Potential contribution of African leafy vegetables to the nutritional status of children
Background: Children in South Africa are still affected by micronutrient deficiencies and children living in farm communities are especially vulnerable. African Leafy Vegetables (ALVs) are well endowed with micronutrients such as iron, zinc and vitamin A and might contribute to the nutritional status of children. However, these vegetables have been perceived as “poor people’s food” and over the years knowledge of and use of ALVs has decreased. Aim: This study assessed the potential contribution of ALVs to the nutritional status of children in a semi-rural farm community. Method: In this cross-sectional study, anthropometric indices, serum iron, zinc and retinol concentrations were determined in school children aged 5−13 years (n=155). Dietary intake of iron, zinc and vitamin A was evaluated by three 24-hour diet recalls of children (n=154). The iron, zinc and β-carotene content of selected ALVs was determined. Knowledge of and use of ALVs by primary caregivers was established using focus group discussions (FGDs). Descriptive statistics, independent t-tests, the Pearson Chi-Square Test and Mann-Whitney U Test were used. Anthropometric data were analysed using the World Health Organization Reference 2007 data. Dietary data were analysed using FoodFinder (version 3). Qualitative data from FGDs were translated, transcribed and color-coded to generate emerging themes. Results: Stunting (11%) was the most prevalent anthropometric indicator of malnutrition. This was supported by the low socio-economic status of households. Deficiency prevalence in iron (serum ferritin <15 μg/L; 15.5%) and vitamin A (serum retinol <20 μg/dL; 3.2%) was low. Zinc deficiency was the most prevalent (serum zinc <65 μg/dL; 74.8%) deficiency. Median dietary intake of iron, zinc and vitamin A was generally above the Estimated Average Requirement. ALVs were potentially good sources of iron, zinc and β-carotene and could contribute substantially to the Recommended Dietary Allowance for these nutrients in children, without taking into account inhibiting factors that might affect the bioavailability. Iron content of the ALVs studied ranged from 1.4−3.2 mg/100 g edible portion. Amaranthus cruentus was the best source of iron. Zinc content of the ALVs ranged from 0.7−1.4 mg/100g edible portions, with Cleome gynandra having the highest zinc composition. The β-carotene content of the ALVs ranged from 182−314 μg RAE/100 g edible portion, with both Amaranthus cruentus and Cleome gynandra being the best sources. Knowledge of ALVs and their use was indigenous and was transferred between generations. Caregivers had positive attitudes towards the use of ALVs. Conclusion: Although the prevalence of deficiencies was not severe (with exception of zinc deficiency), micronutrient deficiencies exist in the rural farm community studied. ALVs are potentially good sources of iron, zinc and β-carotene and might contribute to the nutritional status of school children. Knowledge of ALVs and the positive attitude and perceptions regarding their use by primary caregivers implied a potentially positive future response to interventions promoting consumption of ALVs in order to contribute to the alleviation of micronutrient deficiencies.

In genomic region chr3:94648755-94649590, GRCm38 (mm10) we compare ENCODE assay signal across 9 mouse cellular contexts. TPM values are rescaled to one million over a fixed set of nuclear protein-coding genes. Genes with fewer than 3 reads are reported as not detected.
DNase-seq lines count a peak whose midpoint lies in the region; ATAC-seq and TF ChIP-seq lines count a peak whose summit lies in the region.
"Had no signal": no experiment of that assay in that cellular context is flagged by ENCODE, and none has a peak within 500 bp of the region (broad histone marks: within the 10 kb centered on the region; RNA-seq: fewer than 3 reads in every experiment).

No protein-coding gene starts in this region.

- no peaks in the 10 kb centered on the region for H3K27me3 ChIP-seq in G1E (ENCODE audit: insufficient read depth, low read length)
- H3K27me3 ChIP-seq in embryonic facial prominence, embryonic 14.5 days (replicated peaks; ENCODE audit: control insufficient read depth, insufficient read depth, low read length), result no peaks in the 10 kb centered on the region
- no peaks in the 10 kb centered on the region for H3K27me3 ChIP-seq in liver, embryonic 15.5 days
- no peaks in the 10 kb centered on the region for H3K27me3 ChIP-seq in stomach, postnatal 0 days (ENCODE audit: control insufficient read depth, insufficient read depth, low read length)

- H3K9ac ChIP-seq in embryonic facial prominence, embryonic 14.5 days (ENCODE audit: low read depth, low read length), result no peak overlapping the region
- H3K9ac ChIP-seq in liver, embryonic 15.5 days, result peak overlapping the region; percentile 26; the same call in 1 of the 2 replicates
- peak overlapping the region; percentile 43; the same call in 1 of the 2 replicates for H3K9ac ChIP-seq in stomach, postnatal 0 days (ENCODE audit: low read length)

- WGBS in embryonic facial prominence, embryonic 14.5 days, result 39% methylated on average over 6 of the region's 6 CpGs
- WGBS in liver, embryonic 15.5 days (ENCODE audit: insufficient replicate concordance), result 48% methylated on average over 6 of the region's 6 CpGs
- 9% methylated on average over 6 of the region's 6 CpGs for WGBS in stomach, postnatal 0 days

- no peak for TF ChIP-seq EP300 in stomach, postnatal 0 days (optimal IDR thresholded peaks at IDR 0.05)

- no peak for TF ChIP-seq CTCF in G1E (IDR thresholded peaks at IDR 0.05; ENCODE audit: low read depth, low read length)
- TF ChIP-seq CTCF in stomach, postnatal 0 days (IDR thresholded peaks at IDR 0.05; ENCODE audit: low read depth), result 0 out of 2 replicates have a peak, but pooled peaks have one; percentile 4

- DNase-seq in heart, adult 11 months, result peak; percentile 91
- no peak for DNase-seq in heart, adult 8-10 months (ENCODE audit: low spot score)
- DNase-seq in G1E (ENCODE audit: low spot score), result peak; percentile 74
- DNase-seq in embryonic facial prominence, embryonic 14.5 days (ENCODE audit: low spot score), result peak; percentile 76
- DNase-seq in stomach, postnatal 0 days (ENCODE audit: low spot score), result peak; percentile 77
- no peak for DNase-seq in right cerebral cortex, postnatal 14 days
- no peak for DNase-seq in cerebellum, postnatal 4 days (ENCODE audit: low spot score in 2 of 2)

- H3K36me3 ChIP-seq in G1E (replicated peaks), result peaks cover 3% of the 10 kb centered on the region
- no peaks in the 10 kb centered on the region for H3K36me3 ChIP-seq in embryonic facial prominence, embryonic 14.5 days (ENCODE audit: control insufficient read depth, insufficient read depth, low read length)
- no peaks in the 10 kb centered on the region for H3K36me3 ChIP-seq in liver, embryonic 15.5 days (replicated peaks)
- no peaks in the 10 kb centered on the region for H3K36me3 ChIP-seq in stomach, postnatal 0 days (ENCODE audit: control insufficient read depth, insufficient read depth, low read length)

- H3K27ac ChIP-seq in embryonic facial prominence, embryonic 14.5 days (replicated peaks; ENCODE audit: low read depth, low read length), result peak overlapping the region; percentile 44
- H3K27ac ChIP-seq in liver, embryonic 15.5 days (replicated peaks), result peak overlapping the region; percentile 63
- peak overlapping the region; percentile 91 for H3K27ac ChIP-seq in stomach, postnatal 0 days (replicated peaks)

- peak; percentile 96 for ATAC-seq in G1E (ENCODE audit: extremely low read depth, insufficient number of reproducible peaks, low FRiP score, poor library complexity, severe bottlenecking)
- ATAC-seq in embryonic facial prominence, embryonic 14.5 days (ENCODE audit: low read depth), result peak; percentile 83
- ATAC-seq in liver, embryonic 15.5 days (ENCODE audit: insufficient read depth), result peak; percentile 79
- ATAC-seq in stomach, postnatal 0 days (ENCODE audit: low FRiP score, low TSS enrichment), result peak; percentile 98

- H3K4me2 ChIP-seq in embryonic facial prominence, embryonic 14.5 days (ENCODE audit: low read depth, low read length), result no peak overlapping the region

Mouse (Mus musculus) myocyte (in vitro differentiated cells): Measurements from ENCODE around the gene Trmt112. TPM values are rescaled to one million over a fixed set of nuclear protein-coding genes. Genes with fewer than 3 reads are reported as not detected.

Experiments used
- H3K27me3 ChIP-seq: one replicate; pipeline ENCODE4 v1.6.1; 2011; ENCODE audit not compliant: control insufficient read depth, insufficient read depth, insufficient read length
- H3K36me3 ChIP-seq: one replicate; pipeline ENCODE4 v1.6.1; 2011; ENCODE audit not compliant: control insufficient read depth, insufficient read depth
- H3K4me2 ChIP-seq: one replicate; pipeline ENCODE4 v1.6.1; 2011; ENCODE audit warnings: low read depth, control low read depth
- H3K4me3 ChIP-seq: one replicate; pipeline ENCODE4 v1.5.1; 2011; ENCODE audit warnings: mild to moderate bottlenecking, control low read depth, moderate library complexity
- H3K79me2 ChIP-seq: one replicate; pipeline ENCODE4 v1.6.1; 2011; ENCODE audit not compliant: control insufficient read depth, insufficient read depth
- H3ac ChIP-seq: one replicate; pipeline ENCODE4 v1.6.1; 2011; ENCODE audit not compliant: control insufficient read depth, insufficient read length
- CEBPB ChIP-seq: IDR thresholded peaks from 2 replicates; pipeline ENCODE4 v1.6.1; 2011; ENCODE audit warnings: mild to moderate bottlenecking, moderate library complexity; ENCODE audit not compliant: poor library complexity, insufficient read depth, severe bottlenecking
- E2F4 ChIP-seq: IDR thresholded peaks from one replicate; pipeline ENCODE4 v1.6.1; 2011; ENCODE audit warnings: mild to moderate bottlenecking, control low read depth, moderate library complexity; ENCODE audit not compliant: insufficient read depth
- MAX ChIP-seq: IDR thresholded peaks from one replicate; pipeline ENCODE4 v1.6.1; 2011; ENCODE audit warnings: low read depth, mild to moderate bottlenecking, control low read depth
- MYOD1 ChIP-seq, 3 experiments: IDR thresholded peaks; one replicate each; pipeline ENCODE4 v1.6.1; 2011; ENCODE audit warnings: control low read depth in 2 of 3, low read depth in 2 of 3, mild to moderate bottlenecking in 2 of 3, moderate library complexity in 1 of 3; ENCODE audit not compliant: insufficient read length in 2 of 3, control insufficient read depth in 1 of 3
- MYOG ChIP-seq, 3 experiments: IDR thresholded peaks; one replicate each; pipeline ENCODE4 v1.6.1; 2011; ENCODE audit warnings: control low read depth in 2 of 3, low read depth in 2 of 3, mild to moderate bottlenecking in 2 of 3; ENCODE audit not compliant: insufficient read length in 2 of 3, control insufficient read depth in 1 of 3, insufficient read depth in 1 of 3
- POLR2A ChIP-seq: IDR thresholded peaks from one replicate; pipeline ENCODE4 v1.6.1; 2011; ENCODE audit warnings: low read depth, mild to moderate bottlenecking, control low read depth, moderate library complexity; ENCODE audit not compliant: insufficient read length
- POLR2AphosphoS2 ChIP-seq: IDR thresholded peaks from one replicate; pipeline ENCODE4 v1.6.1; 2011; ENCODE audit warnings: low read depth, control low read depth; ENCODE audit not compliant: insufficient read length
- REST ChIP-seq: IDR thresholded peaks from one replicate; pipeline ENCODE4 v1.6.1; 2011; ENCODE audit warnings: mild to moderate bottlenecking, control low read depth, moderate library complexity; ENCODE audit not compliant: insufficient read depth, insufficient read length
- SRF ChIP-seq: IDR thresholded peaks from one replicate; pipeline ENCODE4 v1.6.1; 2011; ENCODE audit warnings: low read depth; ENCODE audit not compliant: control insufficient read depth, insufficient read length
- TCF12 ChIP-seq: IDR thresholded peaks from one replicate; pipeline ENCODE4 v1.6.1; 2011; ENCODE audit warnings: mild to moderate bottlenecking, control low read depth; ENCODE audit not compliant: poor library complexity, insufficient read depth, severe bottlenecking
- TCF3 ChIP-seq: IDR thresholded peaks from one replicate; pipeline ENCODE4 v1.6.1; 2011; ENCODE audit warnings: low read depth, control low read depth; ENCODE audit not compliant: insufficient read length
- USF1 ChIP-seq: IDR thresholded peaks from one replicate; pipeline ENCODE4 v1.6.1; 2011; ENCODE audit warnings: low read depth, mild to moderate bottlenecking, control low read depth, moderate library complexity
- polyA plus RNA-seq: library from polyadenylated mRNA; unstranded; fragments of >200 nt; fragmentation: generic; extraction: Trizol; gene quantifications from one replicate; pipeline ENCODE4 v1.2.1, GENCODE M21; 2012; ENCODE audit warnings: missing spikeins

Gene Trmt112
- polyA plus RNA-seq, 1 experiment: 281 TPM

- Health Sciences